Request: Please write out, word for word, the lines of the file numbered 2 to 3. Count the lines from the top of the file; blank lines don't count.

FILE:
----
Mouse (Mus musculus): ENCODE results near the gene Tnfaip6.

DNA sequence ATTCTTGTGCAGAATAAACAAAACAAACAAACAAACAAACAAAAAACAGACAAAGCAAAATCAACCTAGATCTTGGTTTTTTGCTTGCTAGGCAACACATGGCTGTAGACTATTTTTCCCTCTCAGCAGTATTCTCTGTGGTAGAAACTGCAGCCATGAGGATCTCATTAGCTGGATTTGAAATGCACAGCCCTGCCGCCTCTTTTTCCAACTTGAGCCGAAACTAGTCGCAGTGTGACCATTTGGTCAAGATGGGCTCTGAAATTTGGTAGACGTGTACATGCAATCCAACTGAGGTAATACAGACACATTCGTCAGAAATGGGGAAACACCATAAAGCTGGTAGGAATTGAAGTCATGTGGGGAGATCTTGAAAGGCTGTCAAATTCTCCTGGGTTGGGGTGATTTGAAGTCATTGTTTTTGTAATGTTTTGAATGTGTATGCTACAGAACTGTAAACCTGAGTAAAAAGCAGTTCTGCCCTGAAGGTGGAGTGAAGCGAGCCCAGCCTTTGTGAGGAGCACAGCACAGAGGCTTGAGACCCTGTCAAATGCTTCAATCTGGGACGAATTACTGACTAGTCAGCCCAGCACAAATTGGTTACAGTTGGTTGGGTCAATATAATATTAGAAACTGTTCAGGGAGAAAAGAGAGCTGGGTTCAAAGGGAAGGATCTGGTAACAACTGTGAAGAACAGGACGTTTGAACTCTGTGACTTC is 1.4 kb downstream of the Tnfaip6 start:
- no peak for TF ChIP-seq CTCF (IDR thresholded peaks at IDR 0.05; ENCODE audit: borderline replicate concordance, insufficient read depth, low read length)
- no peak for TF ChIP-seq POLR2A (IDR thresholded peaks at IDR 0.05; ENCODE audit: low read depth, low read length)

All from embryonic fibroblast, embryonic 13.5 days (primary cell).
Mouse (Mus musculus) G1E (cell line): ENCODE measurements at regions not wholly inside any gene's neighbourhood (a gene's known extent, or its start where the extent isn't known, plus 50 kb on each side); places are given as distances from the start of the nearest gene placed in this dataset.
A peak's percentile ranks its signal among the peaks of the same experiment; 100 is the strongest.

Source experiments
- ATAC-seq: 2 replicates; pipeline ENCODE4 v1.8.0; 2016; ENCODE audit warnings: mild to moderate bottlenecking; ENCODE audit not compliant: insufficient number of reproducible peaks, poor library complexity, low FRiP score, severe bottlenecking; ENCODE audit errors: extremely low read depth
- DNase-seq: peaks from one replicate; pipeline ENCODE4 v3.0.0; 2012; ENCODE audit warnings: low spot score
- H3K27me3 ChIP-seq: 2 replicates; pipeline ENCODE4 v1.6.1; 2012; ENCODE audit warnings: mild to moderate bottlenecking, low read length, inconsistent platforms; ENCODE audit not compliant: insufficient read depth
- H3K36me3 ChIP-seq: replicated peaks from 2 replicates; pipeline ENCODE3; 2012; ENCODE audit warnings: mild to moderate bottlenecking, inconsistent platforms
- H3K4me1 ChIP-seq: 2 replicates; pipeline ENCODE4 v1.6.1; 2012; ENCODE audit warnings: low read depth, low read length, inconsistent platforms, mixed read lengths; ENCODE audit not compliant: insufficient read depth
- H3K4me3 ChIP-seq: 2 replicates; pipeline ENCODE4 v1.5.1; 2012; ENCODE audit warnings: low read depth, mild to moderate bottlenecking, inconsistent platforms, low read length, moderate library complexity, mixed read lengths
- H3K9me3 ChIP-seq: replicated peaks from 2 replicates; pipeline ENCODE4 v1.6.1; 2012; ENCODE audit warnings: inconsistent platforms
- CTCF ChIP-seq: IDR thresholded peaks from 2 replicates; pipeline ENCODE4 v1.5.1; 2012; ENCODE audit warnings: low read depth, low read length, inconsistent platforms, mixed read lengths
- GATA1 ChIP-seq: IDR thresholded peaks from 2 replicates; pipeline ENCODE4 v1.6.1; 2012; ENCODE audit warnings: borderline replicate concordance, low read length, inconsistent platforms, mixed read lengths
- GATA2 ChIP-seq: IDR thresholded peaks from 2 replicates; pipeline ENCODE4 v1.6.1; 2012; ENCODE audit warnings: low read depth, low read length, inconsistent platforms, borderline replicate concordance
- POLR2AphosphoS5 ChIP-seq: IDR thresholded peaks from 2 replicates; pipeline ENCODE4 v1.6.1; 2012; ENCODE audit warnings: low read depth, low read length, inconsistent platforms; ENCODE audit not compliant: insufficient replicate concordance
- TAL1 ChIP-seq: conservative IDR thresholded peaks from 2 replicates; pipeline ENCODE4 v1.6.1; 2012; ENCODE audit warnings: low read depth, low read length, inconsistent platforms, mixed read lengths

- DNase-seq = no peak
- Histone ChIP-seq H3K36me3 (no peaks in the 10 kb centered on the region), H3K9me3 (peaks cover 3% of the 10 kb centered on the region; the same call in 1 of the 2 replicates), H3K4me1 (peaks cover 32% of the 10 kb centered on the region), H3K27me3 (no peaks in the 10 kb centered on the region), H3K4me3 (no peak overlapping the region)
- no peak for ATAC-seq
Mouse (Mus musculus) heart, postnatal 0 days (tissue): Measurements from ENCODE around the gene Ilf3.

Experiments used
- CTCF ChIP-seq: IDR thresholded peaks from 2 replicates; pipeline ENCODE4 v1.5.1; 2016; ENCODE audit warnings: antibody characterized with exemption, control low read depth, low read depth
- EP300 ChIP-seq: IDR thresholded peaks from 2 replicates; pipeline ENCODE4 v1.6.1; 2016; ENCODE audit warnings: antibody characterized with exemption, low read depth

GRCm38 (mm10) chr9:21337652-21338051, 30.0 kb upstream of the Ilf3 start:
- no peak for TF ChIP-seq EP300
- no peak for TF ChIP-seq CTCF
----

DNA sequence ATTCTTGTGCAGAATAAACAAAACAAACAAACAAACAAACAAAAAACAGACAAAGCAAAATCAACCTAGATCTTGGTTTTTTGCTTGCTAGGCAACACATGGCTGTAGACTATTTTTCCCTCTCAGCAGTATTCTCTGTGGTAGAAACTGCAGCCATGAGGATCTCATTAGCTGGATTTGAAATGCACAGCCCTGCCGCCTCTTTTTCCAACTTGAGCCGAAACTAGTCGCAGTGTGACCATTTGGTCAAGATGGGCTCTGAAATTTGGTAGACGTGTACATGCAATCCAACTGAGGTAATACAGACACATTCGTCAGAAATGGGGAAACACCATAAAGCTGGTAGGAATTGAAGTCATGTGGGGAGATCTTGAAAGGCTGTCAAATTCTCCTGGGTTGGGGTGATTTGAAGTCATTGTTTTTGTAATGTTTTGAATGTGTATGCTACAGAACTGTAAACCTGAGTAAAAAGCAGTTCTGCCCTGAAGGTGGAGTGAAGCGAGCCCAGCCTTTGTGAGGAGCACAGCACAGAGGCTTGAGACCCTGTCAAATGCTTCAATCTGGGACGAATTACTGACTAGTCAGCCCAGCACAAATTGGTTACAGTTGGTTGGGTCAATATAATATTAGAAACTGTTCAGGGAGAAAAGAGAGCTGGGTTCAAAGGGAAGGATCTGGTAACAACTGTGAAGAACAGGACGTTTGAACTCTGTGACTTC is 1.4 kb downstream of the Tnfaip6 start:
- no peak for TF ChIP-seq CTCF (IDR thresholded peaks at IDR 0.05; ENCODE audit: borderline replicate concordance, insufficient read depth, low read length)